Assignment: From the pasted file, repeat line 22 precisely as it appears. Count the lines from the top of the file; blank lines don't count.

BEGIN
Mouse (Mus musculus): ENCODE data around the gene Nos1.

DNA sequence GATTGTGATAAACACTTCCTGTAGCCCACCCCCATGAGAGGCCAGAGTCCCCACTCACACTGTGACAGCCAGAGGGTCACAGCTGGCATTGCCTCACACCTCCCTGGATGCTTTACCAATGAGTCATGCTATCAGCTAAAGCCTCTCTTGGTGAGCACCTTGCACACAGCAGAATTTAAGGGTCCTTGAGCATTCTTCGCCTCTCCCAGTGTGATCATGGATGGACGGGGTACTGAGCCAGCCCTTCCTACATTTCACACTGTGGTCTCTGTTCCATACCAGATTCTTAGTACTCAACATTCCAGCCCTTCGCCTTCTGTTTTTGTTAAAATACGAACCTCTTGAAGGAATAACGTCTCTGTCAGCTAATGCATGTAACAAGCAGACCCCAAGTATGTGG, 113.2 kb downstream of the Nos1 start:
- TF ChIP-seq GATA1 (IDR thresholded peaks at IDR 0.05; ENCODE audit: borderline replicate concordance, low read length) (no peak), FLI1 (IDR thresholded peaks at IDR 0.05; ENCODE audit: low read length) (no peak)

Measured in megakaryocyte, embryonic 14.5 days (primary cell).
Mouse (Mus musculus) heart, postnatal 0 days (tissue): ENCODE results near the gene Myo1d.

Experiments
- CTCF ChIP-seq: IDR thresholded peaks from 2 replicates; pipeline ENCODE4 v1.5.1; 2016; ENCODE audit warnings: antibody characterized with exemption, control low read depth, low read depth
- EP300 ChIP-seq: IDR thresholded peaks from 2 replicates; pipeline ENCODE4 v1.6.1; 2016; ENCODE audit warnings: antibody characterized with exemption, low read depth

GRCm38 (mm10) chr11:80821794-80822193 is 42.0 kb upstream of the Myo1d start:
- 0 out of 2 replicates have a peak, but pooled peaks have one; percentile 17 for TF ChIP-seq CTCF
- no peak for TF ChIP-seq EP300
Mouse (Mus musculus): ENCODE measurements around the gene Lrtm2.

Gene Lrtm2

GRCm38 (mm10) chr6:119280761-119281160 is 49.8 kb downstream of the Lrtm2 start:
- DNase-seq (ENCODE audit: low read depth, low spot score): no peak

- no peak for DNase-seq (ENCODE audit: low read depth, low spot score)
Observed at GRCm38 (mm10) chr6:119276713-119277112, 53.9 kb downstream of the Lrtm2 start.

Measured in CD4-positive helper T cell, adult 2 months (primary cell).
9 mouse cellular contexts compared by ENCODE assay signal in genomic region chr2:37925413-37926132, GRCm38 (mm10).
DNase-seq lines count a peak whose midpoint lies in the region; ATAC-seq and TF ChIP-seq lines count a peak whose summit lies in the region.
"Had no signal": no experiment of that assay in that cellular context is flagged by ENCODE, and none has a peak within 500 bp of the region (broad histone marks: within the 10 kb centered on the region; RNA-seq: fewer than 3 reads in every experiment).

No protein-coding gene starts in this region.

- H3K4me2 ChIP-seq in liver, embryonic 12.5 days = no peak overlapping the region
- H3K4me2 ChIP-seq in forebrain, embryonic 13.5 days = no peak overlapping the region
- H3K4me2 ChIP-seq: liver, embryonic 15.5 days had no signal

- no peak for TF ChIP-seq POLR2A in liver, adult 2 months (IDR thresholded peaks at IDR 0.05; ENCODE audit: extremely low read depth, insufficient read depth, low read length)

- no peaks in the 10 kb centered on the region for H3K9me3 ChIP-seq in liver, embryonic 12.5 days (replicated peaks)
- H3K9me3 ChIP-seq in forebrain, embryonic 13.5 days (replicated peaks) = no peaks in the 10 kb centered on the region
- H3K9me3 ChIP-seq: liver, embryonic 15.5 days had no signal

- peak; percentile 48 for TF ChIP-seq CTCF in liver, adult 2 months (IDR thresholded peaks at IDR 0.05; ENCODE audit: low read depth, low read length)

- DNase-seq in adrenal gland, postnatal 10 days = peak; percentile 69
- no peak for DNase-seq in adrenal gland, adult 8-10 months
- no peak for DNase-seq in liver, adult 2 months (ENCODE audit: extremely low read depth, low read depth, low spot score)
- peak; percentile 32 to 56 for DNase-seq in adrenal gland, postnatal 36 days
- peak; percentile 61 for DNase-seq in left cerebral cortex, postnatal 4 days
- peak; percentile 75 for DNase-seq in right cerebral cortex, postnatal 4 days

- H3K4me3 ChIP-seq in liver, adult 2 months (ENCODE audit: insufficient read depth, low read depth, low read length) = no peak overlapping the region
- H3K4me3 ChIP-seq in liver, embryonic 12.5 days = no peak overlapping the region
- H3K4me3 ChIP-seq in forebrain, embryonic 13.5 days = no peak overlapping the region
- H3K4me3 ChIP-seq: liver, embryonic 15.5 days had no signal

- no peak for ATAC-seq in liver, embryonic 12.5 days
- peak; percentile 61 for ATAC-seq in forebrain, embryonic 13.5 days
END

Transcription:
No protein-coding gene starts in this region.